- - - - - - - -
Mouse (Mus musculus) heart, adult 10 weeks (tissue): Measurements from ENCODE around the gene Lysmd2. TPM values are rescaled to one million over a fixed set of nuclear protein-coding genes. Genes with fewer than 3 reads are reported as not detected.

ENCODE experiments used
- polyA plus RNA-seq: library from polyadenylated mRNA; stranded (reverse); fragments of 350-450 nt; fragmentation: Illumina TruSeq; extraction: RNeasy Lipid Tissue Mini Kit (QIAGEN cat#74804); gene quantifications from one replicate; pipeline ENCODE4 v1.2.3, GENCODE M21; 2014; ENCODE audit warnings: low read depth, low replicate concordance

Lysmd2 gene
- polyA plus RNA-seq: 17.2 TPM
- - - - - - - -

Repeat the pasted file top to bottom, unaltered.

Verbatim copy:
Mouse (Mus musculus) heart, adult 10 weeks (tissue): Measurements from ENCODE around the gene Lysmd2. TPM values are rescaled to one million over a fixed set of nuclear protein-coding genes. Genes with fewer than 3 reads are reported as not detected.

ENCODE experiments used
- polyA plus RNA-seq: library from polyadenylated mRNA; stranded (reverse); fragments of 350-450 nt; fragmentation: Illumina TruSeq; extraction: RNeasy Lipid Tissue Mini Kit (QIAGEN cat#74804); gene quantifications from one replicate; pipeline ENCODE4 v1.2.3, GENCODE M21; 2014; ENCODE audit warnings: low read depth, low replicate concordance

Lysmd2 gene
- polyA plus RNA-seq: 17.2 TPM